Last year, Indiana House Rep. Scott Pelath, D-Michigan City, became a new
voice for some residents of the Duneland area in the statehouse.
Now, for the 118th General Assembly, he will be the loudest voice for the
House Democratic caucus, ascending to the rank of minority leader.
But Pelath is not letting the spotlight go to his head. It means longer days
and more gusto to articulate the message of the 31 Democrats in the
“The role of a minority leader is a very important one,” Pelath told the
Chesterton Tribune. “It’s our job to help the governing majority for the
good of the state. It’s our essential role to critique the work of the
majority so their policies improve. Mainly it’s our job to articulate and
provide alternatives. I take that work very seriously.”
Although the Dems will frequently debate the bills proposed by their GOP
counterparts, Pelath said reaching across the aisle is just as important. “I
always say to those in my party if the Republicans have a good idea that’s
going to benefit Indiana, than we need to help with it. When there is a
glowing need for bipartisanship, we will be able to execute it.”
Pelath moved into the spot of house minority leader after the position was
held for many years by Pat Bauer, D-South Bend. He will work closely with
Speaker of the House Brian Bosma, R-Indianapolis, on finding common ground
on the issues.
Instead of serving on committees, Pelath said it is his responsibility as
minority leader to make committee appointments for his Democratic members.
Much of his time will be spent amending pieces of legislation and
coordinating activities among committee members.
A focus on
middle class jobs
When the Assembly officially kicks into action on Jan. 7, Pelath said he is
ready to state his main points – creating job opportunities for those
wanting to join the middle class and revamp the school funding formula to
restore programs that have been cut in recent years.
According to Pelath, the Democrat approach to growing jobs will be to
introduce laws that would service the needs of middle class workers rather
than just “to do nice things for the guys in the board rooms.”
“We need to do a better job with growing the middle class because they are
the real economic engine of Indiana,” said Pelath.
He will advocate for bills that would provide access to training to achieve
the skills needed for jobs that are readily available. Other bills fitting
into this agenda are investment in infrastructure and transportation.
Pelath has mentioned the money from the Major Moves initiative will run out
this year in the state’s budget and lawmakers will now have to look for
creative ways to keep goods and services moving in the state’s burgeoning
regions like Northwest Indiana.
He hopes the Assembly will also support the gaming industry in the region,
which he said creates thousands of jobs and revenue.
Having a substantial surplus in the budget means a lot of needs have gone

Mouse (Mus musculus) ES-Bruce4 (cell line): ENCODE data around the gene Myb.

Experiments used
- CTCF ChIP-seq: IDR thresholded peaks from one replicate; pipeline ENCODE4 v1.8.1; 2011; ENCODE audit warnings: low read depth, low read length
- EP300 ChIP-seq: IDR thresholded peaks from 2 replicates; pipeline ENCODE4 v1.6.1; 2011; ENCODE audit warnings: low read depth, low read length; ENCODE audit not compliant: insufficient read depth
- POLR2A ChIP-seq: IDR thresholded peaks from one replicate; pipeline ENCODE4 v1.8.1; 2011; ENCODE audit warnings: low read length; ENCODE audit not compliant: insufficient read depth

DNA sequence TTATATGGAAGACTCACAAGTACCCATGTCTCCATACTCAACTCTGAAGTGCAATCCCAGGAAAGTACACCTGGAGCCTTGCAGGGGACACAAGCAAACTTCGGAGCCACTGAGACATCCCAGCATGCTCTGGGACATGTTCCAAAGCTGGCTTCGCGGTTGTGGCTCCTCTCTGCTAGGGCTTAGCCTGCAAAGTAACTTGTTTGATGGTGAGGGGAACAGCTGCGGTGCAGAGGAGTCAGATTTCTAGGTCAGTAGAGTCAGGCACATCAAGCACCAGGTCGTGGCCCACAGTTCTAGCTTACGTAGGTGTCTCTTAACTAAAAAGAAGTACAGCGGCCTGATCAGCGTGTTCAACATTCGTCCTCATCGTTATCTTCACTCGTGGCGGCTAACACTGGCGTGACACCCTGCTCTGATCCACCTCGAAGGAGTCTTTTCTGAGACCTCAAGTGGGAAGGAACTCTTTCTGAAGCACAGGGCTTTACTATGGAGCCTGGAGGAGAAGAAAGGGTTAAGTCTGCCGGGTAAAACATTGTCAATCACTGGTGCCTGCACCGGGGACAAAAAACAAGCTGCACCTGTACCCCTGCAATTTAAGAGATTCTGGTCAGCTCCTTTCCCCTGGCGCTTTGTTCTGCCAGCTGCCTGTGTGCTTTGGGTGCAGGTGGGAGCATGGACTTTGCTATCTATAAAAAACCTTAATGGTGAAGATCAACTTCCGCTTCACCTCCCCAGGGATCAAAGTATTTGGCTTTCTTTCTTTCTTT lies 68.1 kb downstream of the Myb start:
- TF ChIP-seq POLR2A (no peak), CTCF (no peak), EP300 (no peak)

unfilled, Pelath said. The item he and his party members feel most strongly
about in need of restoration is the more than $300 million in cuts made to
education since 2010.
Pelath said the Dems will look to make changes to legislation implemented by
former Indiana Superintendent of Education Tony Bennett. The party’s goal is
to “slow down” the changes made by Bennett.
“I think people have had enough of experimentation. They have had enough of
depleted school budgets and staff being laid off,” Pelath said. “We would
like to see that many of those cuts to public schools are restored and
schools be given the chance to succeed and not be made the scapegoat of any
Bennett was defeated in November’s General Election by Democrat Glenda Ritz
who Pelath said will be “a sober voice for education.”
Public schools in Indiana now have their general funds paid for by a formula
through a state sales tax based on a calculation of average daily
Pelath contends the funding formula system “needs to be revamped” to be more
fair and equitable. He said the formula is particularly unfair to schools in
Northwest Indiana while more funding is flowing to the wealthier schools in
Other likely matters to be discussed again this year are adult education and
free full day kindergarten.
Pelath said given the events of the Sandy Hook Elementary tragedy, there
will likely be a push for funding mental health programs in schools which
has had its budget slashed in recent years.
“I think it would be very foolish not to make mental health a priority,” he
Last year’s Assembly saw what was likely the most contentious piece of
legislation to be introduced in the history of the statehouse – HB 1001
Right-to-Work– overwhelming opposed by the Democrats.
Pelath said he does not expect a repeal of Right-to-Work will be attempted
this year given the smaller number of Democratic representatives but he
believes it could happen one day if the Democrats are ever in the majority.
“It will be a goal for many years to come,” he said.
Looking to what
direction the state will move on its many issues will be an open-ended
question until mid January when Governor-elect Mike Pence, a five-term U.S.
Congressman, will give his State of the State Address, Pelath said. “That is
when we are going to know what his priorities are.”